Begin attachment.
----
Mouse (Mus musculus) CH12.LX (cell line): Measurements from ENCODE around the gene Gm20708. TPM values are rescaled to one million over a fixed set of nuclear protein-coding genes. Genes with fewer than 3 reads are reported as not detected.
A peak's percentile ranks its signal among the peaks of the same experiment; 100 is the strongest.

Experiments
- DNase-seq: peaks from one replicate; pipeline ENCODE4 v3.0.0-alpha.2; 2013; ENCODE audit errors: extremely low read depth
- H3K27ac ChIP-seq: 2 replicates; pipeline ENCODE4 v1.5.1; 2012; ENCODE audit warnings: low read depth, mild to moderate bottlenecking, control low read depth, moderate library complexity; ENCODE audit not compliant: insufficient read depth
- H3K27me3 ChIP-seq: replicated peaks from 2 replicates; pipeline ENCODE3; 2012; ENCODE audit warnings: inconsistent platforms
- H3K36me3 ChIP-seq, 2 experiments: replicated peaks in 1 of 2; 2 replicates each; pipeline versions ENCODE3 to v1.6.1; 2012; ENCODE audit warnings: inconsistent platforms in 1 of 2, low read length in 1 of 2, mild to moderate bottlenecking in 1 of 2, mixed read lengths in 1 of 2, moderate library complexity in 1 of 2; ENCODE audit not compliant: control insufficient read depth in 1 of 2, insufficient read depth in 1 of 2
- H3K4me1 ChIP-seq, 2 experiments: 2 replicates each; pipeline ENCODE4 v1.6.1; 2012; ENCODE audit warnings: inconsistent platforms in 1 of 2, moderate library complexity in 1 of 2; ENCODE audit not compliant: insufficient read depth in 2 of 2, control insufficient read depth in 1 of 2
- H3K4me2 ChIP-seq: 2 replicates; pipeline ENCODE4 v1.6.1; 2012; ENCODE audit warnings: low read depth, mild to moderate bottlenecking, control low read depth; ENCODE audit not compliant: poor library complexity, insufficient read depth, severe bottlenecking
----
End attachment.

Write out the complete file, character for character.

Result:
Mouse (Mus musculus) CH12.LX (cell line): Measurements from ENCODE around the gene Gm20708. TPM values are rescaled to one million over a fixed set of nuclear protein-coding genes. Genes with fewer than 3 reads are reported as not detected.
A peak's percentile ranks its signal among the peaks of the same experiment; 100 is the strongest.

Experiments
- DNase-seq: peaks from one replicate; pipeline ENCODE4 v3.0.0-alpha.2; 2013; ENCODE audit errors: extremely low read depth
- H3K27ac ChIP-seq: 2 replicates; pipeline ENCODE4 v1.5.1; 2012; ENCODE audit warnings: low read depth, mild to moderate bottlenecking, control low read depth, moderate library complexity; ENCODE audit not compliant: insufficient read depth
- H3K27me3 ChIP-seq: replicated peaks from 2 replicates; pipeline ENCODE3; 2012; ENCODE audit warnings: inconsistent platforms
- H3K36me3 ChIP-seq, 2 experiments: replicated peaks in 1 of 2; 2 replicates each; pipeline versions ENCODE3 to v1.6.1; 2012; ENCODE audit warnings: inconsistent platforms in 1 of 2, low read length in 1 of 2, mild to moderate bottlenecking in 1 of 2, mixed read lengths in 1 of 2, moderate library complexity in 1 of 2; ENCODE audit not compliant: control insufficient read depth in 1 of 2, insufficient read depth in 1 of 2
- H3K4me1 ChIP-seq, 2 experiments: 2 replicates each; pipeline ENCODE4 v1.6.1; 2012; ENCODE audit warnings: inconsistent platforms in 1 of 2, moderate library complexity in 1 of 2; ENCODE audit not compliant: insufficient read depth in 2 of 2, control insufficient read depth in 1 of 2
- H3K4me2 ChIP-seq: 2 replicates; pipeline ENCODE4 v1.6.1; 2012; ENCODE audit warnings: low read depth, mild to moderate bottlenecking, control low read depth; ENCODE audit not compliant: poor library complexity, insufficient read depth, severe bottlenecking